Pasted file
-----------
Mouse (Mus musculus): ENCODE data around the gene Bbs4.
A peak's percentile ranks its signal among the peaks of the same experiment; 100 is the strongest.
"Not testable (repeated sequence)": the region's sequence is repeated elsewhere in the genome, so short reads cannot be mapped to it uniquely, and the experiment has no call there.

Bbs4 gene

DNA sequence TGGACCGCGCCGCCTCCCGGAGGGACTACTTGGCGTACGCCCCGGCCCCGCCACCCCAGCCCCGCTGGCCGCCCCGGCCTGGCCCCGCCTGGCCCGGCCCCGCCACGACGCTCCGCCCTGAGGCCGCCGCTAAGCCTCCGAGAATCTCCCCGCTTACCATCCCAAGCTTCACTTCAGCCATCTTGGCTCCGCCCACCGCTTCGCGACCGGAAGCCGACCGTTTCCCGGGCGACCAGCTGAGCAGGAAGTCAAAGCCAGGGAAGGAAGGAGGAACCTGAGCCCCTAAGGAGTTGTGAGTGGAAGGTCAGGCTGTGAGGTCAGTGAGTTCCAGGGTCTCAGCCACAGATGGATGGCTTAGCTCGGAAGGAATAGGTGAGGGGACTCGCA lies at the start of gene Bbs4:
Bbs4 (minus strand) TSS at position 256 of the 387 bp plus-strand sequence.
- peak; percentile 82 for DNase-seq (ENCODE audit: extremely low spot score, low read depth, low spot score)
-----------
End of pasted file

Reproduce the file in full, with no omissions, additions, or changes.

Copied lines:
Mouse (Mus musculus): ENCODE data around the gene Bbs4.
A peak's percentile ranks its signal among the peaks of the same experiment; 100 is the strongest.
"Not testable (repeated sequence)": the region's sequence is repeated elsewhere in the genome, so short reads cannot be mapped to it uniquely, and the experiment has no call there.

Bbs4 gene

DNA sequence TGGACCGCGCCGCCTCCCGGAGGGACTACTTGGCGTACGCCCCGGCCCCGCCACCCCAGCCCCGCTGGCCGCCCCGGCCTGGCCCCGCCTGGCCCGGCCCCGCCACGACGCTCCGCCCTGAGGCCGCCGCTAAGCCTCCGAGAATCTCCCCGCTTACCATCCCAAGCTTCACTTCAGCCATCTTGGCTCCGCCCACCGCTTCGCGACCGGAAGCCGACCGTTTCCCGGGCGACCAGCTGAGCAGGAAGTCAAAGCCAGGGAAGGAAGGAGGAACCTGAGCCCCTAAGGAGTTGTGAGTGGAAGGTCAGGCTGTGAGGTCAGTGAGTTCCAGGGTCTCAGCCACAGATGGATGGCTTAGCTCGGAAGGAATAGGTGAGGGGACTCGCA lies at the start of gene Bbs4:
Bbs4 (minus strand) TSS at position 256 of the 387 bp plus-strand sequence.
- peak; percentile 82 for DNase-seq (ENCODE audit: extremely low spot score, low read depth, low spot score)